From dogs to grueling training, Titans share importance of Veterans Day

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NASHVILLE, Tenn. — As we recognize Veterans Day and the NFL’s Salute to Service week, some Tennessee Titans shared what impact the military has had on their lives and why they believe it’s important to honor them in abundance this week.

“It’s important for our guys to know,” said Titans coach Mike Mularkey, who was nominated for the NFL and USAA’s Salute to Service Award. “We have a lot of people sacrificing lives for us to come out here and play a game.”

The Titans invited 75 soldiers from the 101st Airborne Division at Fort Campbell to unfurl a U.S.-shaped American flag during the national anthem and at halftime during this Sunday’s game against the Cincinnati Bengals. A team sponsor, Cooper Steeler, is providing 1,000 game tickets to Fort Campbell soldiers. Sunday’s 12th Titan will be Sgt. 1st Class Eric Harden, a Bronze Star and Purple Heart recipient.

During their Saturday walk-through, the Titans will host a group of veterans and their families, including a soldier stationed at Fort Campbell who was injured in the line of duty.

Several Titans players have direct ties to the military.

Eric Decker and his wife Jessie have a program called Decker’s Dogs, which helps rescue, care and provide training for service dogs for military veterans returning home with post-traumatic stress disorder, or any other disability or challenges.

“I still have family in the military. My wife’s a military kid. This day is about showing appreciation and recognition for what they do,” Decker said. “We got a new facility in Denver a couple of years ago. We got a chance to meet all the dogs that graduated at that point and their veterans. I talked to one about four weeks ago. There’s a few we stay in close contact with. We also have letters written.”

Titans receiver Rishard Matthews, a military brat whose Marine brother died in Afghanistan two years ago, jumped into the conversation, showing interest in Decker’s Dogs and questioning Decker about it.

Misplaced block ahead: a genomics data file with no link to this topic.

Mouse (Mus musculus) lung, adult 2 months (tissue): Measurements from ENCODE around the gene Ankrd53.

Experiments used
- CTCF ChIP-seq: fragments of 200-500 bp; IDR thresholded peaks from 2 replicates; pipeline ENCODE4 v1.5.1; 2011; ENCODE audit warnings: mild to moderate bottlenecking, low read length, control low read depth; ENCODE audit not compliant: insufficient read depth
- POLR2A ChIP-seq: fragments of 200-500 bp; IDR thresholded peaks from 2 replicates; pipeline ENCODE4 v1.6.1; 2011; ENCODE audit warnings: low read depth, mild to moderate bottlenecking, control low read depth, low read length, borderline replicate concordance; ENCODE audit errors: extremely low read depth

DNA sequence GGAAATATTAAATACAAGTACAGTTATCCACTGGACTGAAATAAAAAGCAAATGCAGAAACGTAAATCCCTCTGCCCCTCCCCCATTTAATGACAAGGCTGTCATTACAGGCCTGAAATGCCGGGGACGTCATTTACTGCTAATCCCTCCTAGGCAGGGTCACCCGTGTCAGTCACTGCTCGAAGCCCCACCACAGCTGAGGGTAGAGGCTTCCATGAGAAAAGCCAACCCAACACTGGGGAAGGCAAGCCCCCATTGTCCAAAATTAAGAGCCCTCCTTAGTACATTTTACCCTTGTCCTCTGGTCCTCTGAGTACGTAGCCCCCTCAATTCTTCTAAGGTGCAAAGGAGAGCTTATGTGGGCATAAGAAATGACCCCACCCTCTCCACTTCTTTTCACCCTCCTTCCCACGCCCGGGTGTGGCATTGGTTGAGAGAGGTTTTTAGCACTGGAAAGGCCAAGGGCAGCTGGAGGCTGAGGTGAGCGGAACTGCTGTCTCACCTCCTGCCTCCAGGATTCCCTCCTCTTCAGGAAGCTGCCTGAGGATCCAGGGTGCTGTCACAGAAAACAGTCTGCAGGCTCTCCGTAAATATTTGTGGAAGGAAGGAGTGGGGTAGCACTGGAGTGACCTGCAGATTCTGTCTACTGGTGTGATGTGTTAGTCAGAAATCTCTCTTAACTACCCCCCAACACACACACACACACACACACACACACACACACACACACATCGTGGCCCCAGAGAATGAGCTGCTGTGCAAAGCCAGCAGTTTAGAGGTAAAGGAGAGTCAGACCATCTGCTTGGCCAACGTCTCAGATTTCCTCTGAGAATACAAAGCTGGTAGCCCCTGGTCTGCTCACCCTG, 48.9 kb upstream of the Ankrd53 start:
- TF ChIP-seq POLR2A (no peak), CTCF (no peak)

“We don’t do enough things to help veterans transition. What they’re doing is great,” Matthews said. “They’re knocking out two birds with one stone, rescuing dogs and helping vets.”

Added Decker: “Some people are nervous in crowded places, so dogs know how to keep distance from them and keep them comfortable. We have one person that is scared to go into his house at night, so his dog is taught to turn on all the lights and tell him it’s OK to go inside.”

Titans tight end Delanie Walker spent eight days in the Middle East in April as part of a USO tour. He was there during air strikes in Syria.

“This is for those who fought in World World II, the Vietnam War or any other war. We just try to show our respect by praising them, showing them we care and thank you for what you do,” Walker said.

“When I went over there, you see what they go through. They stay in the desert in an undisclosed location. They can’t tell anybody where they’re at, not even their own family. They train probably 18 hours out of the day. I take away from that, the willpower they have to be able to do that and do it for a long time,” he added.

“Their training is way harder than our training, to be truthful with you. So you respect them a lot more, knowing they have to go through that and go through war as well. We go through training then play a kid’s game. It’s not even similar.”

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